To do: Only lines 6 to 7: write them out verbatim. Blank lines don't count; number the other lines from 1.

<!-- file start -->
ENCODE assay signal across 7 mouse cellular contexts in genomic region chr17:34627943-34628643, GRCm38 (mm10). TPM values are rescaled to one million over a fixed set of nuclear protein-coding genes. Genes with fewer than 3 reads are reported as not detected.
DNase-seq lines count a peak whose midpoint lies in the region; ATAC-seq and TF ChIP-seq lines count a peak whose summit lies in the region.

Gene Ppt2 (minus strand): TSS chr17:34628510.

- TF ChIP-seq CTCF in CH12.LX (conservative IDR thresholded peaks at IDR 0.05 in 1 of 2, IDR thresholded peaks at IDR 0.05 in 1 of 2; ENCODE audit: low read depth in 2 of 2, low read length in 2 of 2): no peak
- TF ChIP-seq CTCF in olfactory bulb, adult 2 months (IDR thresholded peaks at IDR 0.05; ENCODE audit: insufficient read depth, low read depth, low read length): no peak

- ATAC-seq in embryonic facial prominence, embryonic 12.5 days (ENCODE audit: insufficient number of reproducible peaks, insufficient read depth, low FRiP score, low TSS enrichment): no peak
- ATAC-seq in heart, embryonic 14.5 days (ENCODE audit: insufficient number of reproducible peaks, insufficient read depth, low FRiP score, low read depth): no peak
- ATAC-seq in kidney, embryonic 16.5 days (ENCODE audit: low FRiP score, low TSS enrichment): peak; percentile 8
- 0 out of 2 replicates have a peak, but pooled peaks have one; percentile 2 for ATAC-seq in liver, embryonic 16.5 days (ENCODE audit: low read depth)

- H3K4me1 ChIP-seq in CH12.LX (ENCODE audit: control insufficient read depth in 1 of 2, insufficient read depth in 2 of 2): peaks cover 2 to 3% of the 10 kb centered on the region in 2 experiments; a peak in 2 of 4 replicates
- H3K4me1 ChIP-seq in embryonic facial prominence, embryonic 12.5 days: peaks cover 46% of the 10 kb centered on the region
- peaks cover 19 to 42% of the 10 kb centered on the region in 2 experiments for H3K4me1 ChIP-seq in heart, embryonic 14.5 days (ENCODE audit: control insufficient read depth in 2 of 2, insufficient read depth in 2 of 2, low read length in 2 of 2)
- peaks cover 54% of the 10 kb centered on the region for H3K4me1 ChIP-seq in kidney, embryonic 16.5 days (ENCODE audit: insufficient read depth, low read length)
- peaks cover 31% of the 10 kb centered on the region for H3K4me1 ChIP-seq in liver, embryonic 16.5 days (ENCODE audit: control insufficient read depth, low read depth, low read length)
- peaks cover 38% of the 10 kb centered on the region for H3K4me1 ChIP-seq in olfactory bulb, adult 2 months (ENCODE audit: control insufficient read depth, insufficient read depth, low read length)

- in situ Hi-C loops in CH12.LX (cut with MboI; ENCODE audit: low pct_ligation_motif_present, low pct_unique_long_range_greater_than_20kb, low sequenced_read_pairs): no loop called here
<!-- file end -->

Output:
- ATAC-seq in embryonic facial prominence, embryonic 12.5 days (ENCODE audit: insufficient number of reproducible peaks, insufficient read depth, low FRiP score, low TSS enrichment): no peak
- ATAC-seq in heart, embryonic 14.5 days (ENCODE audit: insufficient number of reproducible peaks, insufficient read depth, low FRiP score, low read depth): no peak